We headed back to our cabin at Lake Rudolph a bit early knowing we had a long day ahead of us on Saturday. Lake Rudolph Campground and RV Resort seems the perfect home base for guests of Holiday World. Situated next door to the park, a shuttle runs about every 20 minutes. In addition to camp and RV sites, there are permanently set up RVs for rent, but our favorite choice is the growing number of cabins. We stayed in a Rudolph Christmas cabin that was not in the least roughing it with three flat screen TVs, full sized oven, stove, and refrigerator/freezer, and most of all, running water with a shower!
We heard hard storms all night and awoke to showers, thankfully without lightning or thunder. Braving the 60-degree rainy weather, we arrived with several hundred other crazy folks headed toward the waterpark at 8 a.m. sharp! We were given a breakfast of fresh fruit and muffins and afterward proceeded to Wildebeest. Shivering, we braced for a cold splash as our raft climbed the lift hill. To our surprise, the water was warm! In fact, all of the attractions open that morning had warm water. Attractions open to attendees were Wildebeest, Mammoth, the wave pool and the new Hyena Falls slides. Our favorite was Wildebeest – we rode eight times. When the rest of the water park opened to the public, the other attractions opened and the sun came out. We rode the rest of the big slides before heading back to our cabin for a quick rest.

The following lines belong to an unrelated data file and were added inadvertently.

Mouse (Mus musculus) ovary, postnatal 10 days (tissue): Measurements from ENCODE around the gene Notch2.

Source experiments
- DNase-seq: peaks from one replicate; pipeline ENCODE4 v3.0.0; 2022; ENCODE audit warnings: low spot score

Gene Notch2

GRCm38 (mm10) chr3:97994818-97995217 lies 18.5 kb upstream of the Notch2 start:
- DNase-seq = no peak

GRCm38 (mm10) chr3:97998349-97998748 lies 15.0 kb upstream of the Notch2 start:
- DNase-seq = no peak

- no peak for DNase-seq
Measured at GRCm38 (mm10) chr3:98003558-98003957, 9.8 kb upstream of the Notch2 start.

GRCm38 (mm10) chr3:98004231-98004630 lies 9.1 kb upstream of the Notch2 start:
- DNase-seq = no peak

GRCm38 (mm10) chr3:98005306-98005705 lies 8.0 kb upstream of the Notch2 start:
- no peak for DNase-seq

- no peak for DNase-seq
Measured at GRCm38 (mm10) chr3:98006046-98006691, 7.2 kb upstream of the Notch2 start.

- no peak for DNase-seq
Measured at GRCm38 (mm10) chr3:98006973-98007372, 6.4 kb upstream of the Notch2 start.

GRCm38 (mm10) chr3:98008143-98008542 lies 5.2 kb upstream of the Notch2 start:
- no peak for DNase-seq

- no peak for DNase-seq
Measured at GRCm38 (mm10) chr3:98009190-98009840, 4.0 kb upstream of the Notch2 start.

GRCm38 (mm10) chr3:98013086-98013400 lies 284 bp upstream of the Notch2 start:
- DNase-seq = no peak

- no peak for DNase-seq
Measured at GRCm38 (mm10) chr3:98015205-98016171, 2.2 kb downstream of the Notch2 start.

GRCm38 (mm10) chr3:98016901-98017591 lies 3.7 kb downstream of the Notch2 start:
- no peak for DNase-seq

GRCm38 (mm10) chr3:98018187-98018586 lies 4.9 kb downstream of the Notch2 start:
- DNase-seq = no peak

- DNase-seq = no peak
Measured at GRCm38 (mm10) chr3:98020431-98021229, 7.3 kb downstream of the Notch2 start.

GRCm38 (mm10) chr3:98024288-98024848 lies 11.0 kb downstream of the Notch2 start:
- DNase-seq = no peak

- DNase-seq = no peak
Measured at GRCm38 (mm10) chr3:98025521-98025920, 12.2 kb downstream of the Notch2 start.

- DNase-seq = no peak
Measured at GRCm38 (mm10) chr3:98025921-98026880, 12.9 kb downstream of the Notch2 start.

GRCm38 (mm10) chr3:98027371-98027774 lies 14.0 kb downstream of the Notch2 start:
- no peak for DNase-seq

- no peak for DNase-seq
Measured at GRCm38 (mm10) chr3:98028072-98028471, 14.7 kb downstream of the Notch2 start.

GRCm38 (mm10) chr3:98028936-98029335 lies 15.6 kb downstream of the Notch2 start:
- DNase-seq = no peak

In the afternoon, attendees were treated to a backstage tour of The Voyage. We were able to photograph and video as we walked along the maintenance road, closed to the public. As we arrived at the spaghetti bowl, we were fed a nice afternoon snack of cookies, fruit and water. After the tour, we rode many of the other non-coaster attractions in the park.